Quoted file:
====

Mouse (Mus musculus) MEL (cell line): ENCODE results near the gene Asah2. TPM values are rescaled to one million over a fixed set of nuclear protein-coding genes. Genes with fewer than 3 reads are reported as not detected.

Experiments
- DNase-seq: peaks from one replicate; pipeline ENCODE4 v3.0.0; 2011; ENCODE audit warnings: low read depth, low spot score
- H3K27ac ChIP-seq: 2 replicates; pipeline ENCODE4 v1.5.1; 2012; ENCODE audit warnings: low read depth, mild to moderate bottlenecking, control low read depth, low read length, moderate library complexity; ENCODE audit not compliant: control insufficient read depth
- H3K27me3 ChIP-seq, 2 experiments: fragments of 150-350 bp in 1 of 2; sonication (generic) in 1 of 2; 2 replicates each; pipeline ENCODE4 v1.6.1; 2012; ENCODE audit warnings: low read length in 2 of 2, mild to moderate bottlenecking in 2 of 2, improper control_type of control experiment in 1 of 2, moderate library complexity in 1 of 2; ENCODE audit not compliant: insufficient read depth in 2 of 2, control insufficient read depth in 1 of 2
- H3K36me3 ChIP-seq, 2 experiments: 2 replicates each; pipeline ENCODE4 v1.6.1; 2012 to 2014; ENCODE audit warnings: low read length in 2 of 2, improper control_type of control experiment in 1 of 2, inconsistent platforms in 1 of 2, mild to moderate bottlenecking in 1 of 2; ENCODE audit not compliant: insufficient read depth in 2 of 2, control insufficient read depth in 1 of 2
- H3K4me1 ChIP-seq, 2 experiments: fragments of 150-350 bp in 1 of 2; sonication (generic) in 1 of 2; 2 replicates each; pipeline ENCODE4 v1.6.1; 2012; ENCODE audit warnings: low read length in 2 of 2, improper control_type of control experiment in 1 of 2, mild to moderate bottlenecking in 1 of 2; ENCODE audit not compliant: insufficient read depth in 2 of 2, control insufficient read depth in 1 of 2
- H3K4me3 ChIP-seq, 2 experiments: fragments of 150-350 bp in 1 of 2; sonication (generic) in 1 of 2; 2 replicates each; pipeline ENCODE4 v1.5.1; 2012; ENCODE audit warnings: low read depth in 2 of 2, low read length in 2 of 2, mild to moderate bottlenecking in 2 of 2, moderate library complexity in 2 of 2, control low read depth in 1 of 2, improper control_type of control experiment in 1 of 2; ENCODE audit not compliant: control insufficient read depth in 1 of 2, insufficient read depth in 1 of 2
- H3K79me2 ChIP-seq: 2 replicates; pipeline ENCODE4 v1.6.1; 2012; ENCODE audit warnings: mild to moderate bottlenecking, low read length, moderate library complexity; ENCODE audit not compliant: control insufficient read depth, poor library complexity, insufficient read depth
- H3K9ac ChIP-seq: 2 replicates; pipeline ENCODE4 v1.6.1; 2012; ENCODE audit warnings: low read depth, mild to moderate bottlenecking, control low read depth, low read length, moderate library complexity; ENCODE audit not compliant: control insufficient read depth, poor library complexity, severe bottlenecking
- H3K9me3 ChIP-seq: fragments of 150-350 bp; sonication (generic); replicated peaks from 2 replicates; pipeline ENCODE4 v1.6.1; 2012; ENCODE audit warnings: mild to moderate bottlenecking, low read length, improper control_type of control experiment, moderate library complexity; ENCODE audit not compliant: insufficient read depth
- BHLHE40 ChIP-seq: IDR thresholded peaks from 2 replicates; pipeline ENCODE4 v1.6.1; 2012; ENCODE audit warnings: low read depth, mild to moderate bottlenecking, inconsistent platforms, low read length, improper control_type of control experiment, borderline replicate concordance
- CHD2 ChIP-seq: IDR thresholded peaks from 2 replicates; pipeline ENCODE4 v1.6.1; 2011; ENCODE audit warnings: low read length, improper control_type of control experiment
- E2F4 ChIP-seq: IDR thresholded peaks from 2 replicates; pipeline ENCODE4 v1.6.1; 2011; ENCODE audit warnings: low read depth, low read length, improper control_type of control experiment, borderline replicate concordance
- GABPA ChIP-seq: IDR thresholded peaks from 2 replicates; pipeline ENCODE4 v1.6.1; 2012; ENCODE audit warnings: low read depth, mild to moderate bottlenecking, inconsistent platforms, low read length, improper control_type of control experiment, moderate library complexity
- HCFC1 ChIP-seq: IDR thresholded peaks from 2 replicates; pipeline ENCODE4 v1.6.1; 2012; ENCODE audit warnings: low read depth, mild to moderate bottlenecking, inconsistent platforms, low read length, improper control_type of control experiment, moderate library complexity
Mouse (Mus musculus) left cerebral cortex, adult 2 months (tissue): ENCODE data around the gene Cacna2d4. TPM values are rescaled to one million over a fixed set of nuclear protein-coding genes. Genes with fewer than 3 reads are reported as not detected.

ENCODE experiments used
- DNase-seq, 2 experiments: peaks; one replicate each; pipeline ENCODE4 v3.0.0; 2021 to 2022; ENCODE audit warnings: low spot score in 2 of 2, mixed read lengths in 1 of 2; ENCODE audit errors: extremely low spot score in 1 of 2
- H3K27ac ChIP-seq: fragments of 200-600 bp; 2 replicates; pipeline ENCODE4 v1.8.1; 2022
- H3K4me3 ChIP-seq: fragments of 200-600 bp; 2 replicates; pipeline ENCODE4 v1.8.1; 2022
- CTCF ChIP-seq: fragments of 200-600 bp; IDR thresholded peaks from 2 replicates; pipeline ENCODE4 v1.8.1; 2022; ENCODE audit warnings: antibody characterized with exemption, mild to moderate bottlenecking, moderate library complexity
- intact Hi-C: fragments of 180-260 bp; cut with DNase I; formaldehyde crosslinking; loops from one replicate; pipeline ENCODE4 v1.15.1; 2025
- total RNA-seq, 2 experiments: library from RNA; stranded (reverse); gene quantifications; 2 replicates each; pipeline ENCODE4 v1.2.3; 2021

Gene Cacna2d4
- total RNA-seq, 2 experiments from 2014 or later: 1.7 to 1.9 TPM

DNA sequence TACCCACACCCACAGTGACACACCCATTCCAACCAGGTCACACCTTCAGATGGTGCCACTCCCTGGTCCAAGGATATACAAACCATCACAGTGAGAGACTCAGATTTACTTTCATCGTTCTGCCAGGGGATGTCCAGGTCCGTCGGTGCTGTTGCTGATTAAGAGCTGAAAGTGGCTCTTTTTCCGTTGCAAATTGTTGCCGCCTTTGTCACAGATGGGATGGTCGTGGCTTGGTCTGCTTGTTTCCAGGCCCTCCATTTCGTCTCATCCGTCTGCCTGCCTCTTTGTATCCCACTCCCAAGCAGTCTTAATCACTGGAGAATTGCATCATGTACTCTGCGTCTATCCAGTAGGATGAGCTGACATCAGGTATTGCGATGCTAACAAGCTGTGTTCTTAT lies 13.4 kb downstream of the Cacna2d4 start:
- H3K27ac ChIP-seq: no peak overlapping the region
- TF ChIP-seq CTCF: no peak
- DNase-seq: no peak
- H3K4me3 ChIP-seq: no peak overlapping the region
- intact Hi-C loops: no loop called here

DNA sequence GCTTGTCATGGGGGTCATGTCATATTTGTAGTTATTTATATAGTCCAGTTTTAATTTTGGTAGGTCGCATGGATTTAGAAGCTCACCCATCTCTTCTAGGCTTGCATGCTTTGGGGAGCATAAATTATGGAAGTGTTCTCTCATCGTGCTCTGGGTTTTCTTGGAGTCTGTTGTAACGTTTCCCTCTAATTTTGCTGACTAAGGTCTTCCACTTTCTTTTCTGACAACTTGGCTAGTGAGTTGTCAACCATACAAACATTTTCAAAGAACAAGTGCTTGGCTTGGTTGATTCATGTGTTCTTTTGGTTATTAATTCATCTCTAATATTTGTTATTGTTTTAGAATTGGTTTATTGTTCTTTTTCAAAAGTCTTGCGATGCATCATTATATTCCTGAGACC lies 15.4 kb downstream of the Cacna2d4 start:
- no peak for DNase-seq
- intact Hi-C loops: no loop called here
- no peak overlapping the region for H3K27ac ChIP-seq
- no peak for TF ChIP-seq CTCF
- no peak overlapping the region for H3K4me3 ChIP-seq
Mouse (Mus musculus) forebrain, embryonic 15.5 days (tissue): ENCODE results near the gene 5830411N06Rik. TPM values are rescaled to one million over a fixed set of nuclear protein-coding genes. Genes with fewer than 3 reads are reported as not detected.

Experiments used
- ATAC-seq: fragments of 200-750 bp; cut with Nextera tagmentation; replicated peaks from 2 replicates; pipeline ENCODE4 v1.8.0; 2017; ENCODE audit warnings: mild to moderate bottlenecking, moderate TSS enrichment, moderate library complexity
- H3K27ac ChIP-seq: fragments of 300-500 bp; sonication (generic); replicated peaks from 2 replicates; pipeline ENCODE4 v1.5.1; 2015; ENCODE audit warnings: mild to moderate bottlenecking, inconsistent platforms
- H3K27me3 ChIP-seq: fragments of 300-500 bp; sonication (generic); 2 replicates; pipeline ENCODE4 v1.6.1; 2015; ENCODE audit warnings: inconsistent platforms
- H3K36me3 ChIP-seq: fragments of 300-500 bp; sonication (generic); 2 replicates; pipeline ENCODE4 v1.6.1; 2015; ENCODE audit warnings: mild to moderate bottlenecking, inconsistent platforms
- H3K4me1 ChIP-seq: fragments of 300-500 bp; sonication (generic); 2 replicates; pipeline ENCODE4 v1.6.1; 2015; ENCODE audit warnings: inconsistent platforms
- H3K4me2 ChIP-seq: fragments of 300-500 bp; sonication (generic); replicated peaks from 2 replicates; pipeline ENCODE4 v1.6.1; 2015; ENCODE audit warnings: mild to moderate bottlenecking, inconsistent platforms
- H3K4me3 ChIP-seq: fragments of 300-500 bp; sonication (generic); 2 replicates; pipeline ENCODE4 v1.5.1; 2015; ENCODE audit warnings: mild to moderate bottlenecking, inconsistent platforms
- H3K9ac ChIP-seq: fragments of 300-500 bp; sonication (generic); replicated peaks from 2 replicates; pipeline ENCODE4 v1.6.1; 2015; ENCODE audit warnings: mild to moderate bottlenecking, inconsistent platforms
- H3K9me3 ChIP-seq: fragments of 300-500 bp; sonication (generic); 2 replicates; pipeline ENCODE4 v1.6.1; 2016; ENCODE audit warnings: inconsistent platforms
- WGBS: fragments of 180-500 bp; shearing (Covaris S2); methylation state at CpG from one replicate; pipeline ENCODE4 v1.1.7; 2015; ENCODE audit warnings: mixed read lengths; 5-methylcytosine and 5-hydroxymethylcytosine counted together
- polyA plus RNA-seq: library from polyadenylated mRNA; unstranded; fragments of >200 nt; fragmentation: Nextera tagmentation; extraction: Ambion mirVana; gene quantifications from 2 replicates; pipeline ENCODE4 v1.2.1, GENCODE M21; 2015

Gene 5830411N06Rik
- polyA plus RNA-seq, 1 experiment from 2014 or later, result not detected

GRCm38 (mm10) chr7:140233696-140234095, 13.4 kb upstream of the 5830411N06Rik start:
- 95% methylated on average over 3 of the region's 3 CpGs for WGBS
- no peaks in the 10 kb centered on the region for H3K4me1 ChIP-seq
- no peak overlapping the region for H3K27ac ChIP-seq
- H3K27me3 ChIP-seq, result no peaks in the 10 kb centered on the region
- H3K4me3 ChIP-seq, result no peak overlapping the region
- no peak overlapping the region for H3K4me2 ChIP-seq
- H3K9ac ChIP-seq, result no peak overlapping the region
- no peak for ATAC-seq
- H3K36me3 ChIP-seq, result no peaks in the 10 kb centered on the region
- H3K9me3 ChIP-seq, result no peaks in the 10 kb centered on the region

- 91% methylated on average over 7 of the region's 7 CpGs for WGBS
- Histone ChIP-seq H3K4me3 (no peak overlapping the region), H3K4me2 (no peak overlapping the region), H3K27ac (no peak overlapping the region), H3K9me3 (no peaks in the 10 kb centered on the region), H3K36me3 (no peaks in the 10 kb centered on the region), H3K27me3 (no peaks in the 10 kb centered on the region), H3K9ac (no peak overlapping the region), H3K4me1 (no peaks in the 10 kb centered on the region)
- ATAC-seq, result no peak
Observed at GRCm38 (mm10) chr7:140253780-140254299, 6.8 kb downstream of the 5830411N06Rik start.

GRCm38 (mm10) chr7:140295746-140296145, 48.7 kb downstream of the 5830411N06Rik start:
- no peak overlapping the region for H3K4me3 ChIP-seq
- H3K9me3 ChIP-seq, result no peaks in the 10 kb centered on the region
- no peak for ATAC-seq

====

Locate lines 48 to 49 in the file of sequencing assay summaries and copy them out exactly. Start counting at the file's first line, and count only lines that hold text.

- H3K9ac ChIP-seq: fragments of 300-500 bp; sonication (generic); replicated peaks from 2 replicates; pipeline ENCODE4 v1.6.1; 2015; ENCODE audit warnings: mild to moderate bottlenecking, inconsistent platforms
- H3K9me3 ChIP-seq: fragments of 300-500 bp; sonication (generic); 2 replicates; pipeline ENCODE4 v1.6.1; 2016; ENCODE audit warnings: inconsistent platforms